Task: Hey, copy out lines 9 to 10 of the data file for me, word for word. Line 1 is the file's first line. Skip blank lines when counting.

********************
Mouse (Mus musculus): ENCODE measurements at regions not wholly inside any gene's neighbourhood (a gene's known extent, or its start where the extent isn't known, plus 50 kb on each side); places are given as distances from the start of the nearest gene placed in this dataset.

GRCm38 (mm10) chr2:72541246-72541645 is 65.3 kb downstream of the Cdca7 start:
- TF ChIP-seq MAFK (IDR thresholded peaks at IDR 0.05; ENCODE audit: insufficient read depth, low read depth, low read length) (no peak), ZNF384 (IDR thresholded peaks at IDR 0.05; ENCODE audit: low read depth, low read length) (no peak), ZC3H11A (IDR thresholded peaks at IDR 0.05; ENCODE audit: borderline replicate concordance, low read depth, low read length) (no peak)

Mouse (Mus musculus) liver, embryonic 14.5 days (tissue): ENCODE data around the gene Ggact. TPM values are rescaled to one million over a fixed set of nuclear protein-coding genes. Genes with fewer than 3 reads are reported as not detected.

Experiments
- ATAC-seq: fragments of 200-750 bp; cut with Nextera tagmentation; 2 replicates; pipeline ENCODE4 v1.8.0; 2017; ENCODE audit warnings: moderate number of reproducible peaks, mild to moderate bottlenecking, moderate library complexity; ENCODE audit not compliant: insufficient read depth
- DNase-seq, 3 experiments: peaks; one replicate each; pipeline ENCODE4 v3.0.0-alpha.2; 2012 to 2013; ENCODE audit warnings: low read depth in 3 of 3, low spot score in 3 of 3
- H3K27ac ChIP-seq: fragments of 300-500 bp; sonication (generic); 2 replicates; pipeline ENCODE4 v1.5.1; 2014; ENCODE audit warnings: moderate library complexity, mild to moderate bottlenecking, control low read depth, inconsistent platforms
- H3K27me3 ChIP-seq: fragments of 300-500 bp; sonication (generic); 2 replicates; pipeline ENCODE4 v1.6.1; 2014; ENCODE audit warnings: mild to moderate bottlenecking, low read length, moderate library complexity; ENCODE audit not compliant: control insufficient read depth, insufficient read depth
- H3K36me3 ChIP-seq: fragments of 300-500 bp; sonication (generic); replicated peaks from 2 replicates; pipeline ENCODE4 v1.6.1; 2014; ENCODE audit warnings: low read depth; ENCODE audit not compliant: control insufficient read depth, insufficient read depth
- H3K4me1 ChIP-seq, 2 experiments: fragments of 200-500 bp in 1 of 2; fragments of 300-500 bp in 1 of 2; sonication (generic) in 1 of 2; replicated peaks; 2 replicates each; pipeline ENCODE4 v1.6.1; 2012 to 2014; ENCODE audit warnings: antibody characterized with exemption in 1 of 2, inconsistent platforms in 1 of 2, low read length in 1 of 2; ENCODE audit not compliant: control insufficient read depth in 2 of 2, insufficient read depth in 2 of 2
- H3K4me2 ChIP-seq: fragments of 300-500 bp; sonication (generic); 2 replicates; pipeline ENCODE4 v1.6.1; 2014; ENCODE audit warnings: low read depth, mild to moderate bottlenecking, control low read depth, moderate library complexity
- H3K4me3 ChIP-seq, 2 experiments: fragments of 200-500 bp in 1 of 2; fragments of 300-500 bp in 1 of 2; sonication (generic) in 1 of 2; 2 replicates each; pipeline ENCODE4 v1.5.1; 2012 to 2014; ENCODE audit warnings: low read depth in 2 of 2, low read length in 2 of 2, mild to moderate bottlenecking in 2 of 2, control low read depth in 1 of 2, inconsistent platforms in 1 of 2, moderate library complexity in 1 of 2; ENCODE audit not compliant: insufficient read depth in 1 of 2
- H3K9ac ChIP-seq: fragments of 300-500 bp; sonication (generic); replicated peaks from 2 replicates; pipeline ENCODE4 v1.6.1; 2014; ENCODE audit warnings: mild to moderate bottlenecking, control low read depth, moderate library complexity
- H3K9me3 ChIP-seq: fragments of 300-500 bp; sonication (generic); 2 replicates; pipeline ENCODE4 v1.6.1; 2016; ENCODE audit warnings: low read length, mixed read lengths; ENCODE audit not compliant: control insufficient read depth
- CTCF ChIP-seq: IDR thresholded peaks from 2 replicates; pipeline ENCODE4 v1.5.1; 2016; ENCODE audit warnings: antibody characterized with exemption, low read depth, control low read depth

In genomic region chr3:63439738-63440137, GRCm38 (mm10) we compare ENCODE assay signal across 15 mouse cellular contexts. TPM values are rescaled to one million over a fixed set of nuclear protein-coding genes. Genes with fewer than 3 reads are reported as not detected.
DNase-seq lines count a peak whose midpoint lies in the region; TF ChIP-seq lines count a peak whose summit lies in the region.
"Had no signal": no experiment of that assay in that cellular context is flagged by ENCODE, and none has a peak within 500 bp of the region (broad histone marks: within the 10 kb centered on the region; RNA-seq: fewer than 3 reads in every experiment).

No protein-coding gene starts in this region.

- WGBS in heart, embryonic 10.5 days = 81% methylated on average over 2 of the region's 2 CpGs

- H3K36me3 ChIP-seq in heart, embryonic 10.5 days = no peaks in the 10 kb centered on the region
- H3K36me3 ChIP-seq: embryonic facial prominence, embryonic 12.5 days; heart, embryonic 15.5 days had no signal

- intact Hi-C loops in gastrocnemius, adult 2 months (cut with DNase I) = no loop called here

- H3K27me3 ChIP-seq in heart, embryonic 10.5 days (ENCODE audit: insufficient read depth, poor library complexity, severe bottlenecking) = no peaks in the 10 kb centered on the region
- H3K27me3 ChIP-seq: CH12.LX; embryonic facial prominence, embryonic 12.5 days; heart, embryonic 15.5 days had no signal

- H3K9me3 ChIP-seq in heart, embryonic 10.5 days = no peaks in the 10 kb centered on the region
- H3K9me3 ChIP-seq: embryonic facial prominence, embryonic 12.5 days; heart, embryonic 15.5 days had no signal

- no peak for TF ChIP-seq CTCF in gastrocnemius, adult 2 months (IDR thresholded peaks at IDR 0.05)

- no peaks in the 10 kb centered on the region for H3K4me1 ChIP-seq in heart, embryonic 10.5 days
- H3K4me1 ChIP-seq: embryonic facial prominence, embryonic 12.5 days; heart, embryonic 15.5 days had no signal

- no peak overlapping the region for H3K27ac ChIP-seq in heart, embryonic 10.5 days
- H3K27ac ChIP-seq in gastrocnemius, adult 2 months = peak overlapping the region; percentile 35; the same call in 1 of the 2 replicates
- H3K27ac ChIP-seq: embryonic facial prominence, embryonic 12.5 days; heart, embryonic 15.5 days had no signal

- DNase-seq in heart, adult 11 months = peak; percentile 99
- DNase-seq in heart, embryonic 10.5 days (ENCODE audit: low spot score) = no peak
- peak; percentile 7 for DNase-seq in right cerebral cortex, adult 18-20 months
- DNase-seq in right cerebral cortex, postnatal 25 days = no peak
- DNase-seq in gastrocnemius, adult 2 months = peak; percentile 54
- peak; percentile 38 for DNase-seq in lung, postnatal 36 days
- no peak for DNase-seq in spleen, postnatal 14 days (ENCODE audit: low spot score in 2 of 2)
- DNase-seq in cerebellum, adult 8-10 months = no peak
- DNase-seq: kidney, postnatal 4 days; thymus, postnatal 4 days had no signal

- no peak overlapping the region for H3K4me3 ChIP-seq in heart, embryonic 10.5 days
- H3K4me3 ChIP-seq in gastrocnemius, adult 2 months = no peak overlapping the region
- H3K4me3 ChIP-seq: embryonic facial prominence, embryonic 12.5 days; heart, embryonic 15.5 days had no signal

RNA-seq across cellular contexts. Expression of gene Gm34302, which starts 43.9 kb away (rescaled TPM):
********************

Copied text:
- H3K27me3 ChIP-seq: fragments of 300-500 bp; sonication (generic); 2 replicates; pipeline ENCODE4 v1.6.1; 2014; ENCODE audit warnings: mild to moderate bottlenecking, low read length, moderate library complexity; ENCODE audit not compliant: control insufficient read depth, insufficient read depth
- H3K36me3 ChIP-seq: fragments of 300-500 bp; sonication (generic); replicated peaks from 2 replicates; pipeline ENCODE4 v1.6.1; 2014; ENCODE audit warnings: low read depth; ENCODE audit not compliant: control insufficient read depth, insufficient read depth